Does Neon Genesis Evangelion signal the death of the author?

4 min readNov 9, 2020

The short simple answer is no.

The long more complex answer is that the death of the author is contextual. It depends on the purpose of the work, as some exist outside the author, while others incorporate the author into the mythology of the work. Hideaki Anno is no different. In Japanese, family names are placed before given names so for the remainder of this essay I will use his given name, Anno. The more he tries to distance himself from his work, the more he becomes part of it. This is in contrast to J.K. Rowling, where the more she tries to be a part of her work, the more people want to distance her from it, but in doing so, she is still being incorporated into the mythology of the work. Just not in the way she hoped for. H.P. Lovecraft, very much a product of his age, is also deeply problematic by the standards of today because of the ethnic and gender stereotypes he embraced, yet he is deeply influential in film, tv, literature, and other mediums, so even though he died in in 1937, as an author he lives on.

Neon Genesis Evangelion is considered by many to be a seminal Anime. The Anime examines things like depression, existentialism, life, death, love, abandonment, and the precociousness of youth. Every single character has some deep emotional scars.

Anno has had depression for a long time, (Nivenus, 2020), and feels that he is emotionally stunted because of the youth he feels that was wasted on things like Anime. The irony is that he, and GAINAX, the studio that created and produced Neon Genesis Evangelion, is considered one of the greatest creators of Anime. As such, it could be argued that Neon Genesis Evangelion is an exploration of emotion and philosophical standpoints, and self-referential of its creator, even though Anno states that ultimately it means nothing (Idea, 2020). If that were the case though, it wouldn’t exist. By saying that the series means nothing, Anno invites the audience to watch and dissect the series to garner a meaning of their own, which would signal that he is distancing himself from the work and allowing his authorship to die. In contrast to the concept of the death of the author though, his continual interactions with the fan base further entwine him into the mythology of the series thus preventing the death of authorship.

Neon Genesis Evangelion was carefully constructed so that throughout the series, two of the main characters of Shinji Ikari, and Asuka Langley Soryu shift several times emotionally psychologically and philosophically, as do several supporting characters. As Anno says, all the major characters of Neon Genesis Evangelion are broken in some way.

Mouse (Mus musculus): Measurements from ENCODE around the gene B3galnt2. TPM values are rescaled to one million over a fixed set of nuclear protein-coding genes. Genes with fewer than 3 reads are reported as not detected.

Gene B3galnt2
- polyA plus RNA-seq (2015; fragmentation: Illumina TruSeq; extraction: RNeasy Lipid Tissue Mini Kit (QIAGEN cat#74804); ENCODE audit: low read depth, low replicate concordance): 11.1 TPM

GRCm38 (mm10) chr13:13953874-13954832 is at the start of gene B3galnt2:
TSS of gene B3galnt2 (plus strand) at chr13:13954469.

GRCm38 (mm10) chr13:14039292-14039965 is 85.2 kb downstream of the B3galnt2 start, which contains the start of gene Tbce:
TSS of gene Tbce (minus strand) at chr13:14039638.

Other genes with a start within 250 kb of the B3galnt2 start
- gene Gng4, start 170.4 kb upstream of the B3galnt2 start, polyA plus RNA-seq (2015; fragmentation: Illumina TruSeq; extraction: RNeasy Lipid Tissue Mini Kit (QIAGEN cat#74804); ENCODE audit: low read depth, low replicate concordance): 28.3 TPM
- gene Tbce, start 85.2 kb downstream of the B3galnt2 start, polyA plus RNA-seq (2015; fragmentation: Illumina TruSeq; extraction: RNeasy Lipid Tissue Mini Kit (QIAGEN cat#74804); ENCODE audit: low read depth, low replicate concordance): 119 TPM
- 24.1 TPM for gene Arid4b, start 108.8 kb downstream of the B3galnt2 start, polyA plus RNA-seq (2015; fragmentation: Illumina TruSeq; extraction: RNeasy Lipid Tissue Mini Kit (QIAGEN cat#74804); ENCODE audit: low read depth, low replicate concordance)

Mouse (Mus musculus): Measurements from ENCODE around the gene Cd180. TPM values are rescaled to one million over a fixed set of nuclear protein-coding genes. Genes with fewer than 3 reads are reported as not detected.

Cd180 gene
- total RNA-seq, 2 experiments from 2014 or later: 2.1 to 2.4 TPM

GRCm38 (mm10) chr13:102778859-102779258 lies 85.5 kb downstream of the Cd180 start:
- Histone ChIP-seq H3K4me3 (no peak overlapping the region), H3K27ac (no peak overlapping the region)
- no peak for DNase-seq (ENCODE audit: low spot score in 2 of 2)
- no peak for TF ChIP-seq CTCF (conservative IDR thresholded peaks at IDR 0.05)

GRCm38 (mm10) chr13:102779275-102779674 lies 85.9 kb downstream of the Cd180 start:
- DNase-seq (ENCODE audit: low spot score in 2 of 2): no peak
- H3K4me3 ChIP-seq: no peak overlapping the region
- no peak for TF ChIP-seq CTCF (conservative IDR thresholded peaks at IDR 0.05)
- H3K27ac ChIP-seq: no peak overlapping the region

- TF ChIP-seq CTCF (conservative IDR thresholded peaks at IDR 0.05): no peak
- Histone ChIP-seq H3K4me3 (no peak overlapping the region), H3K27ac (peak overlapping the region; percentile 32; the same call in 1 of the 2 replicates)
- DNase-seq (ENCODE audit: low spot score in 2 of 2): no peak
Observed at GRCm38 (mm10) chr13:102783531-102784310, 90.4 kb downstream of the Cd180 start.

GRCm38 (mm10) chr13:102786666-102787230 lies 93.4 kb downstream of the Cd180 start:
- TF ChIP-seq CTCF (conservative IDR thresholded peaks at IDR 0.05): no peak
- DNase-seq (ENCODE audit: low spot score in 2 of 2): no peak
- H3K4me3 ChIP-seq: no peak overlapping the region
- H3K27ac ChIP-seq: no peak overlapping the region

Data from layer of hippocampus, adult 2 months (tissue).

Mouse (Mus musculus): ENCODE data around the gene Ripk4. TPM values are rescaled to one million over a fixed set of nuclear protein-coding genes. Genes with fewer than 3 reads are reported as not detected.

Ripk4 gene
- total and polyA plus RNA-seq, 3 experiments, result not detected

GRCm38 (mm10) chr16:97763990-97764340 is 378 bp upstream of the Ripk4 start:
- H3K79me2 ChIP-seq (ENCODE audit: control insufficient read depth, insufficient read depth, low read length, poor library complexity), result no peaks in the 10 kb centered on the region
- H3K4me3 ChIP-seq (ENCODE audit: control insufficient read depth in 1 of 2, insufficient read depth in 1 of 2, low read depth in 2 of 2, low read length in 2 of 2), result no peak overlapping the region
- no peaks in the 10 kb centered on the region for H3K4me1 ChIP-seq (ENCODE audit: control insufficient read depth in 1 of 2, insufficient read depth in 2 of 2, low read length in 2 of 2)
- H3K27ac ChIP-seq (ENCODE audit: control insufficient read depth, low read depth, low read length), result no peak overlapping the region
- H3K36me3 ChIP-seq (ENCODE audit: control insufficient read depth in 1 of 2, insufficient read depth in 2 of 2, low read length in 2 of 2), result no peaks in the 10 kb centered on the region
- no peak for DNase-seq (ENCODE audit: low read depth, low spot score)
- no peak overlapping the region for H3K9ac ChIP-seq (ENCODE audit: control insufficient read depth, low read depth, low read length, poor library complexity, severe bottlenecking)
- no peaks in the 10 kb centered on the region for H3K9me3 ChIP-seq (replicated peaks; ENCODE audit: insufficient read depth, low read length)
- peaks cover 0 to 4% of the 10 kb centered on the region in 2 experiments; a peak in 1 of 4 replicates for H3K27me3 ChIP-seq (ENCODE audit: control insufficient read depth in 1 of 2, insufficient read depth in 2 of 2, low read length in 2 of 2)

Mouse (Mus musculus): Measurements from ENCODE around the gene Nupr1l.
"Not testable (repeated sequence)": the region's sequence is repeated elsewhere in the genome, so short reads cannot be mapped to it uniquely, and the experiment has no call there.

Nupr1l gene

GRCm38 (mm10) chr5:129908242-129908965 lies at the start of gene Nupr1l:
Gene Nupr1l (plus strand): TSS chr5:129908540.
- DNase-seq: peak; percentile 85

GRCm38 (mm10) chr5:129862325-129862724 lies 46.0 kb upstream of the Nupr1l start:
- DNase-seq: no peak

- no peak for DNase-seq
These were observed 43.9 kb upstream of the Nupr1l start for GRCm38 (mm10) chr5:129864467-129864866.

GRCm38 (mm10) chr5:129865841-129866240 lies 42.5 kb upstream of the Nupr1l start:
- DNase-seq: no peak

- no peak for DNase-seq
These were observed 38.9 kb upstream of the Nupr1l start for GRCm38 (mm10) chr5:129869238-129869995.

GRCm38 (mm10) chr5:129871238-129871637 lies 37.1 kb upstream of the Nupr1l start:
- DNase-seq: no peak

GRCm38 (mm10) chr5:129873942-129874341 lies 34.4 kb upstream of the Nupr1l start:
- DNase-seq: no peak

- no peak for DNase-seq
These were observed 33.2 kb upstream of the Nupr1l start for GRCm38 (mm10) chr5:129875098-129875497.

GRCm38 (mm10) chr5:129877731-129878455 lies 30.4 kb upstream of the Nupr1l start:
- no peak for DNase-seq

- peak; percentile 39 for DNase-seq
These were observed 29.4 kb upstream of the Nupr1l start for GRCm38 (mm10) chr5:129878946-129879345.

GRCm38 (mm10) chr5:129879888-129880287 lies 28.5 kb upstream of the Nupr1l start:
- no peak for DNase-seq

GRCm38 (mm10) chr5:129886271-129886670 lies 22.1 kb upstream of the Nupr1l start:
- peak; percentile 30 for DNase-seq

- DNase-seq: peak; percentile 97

Shinji Ikari, a 14-year-old boy was abandoned by his father, Gendo Ikari, at a young age. Shinji’s only interactions with his father since childhood have been fundamentally utilitarian. If Gendo has no use for Shinji, Shinji is sent away and his existence ignored. When we first meet Shinji, he is arguably apathetic. He exists but doesn’t care that he does, knowing that he is just a utility for his father, Gendo, to use when he is needed and packed away in a proverbial closet when he is not. Due to social isolation and abandonment by his father, Shinji has a hard time making friends, and when he does find acceptance amongst his peers his spirits lift marginally until he is forced to watch as one of those friends are killed. This sets Shinji on a downward spiral. Furthering his decline, when Asuka sustains a serious injury for which he blames himself, he finds himself trying to rouse her from a coma, accidentally exposing her breasts. This leads to further self-loathing and steeper decline of self-worth when he comes to the realisation that he has masturbated over the body of an unconscious teenage girl. This steep decline continues until he is forced to personally kill another friend which causes him to shut down mentally emotionally and psychologically until finally his psyche is shattered beyond repair. I think that for most of the series, Shinji falls into the category of existential nihilism in that his actions show that he believes his life having no meaning or value.

Asuka, also 14, on the outside at least, is the polar opposite of Shinji. Sure of herself, overachieving, overconfident. In many ways, she is the embodiment of the toxic ego. The Narcissist. Until she is defeated in battle. Not just once but several times. Each defeat chipping away at her ego until she too has a complete mental emotional and philosophical shutdown. Unlike Shinji, Asuka is an orphan whose issues do not stem from being a utility of her father but instead stem from witnessing the suicide of her mother for which she blames herself for not being a good enough daughter. Asuka snaps out of her depression in the last episode when she finally arrives at the realisation that even though she has felt alone for many years, she never truly has been alone. She is then killed. This is the event that finally and irreversibly shatters Shinji’s psyche.

This up and down of mood and self-loathing is common amongst people who have depression, such as Anno and I, and like Shinji and Asuka, there are triggers that send an individual into a depressive episode and triggers that snap the individual out.

So no, I do not think Neon Genesis Evangelion signals the death of the author, there is just too much of Anno and to a lesser extent, GAINAX, woven into the story. In this case, for as long as the work exists the author will never die.


Idea, P. (2020, 11 9). Does It Matter What Evangelion’s Creator Says? Retrieved from Youtube:

Nivenus. (2020, 11 9). Insufficient Direction: Or How to Stop Worrying and Love Otaku Culture. Retrieved from observationdeck:,Godzilla%29%20and%20as%20a%20result%20feels%20emotionally%20stunted.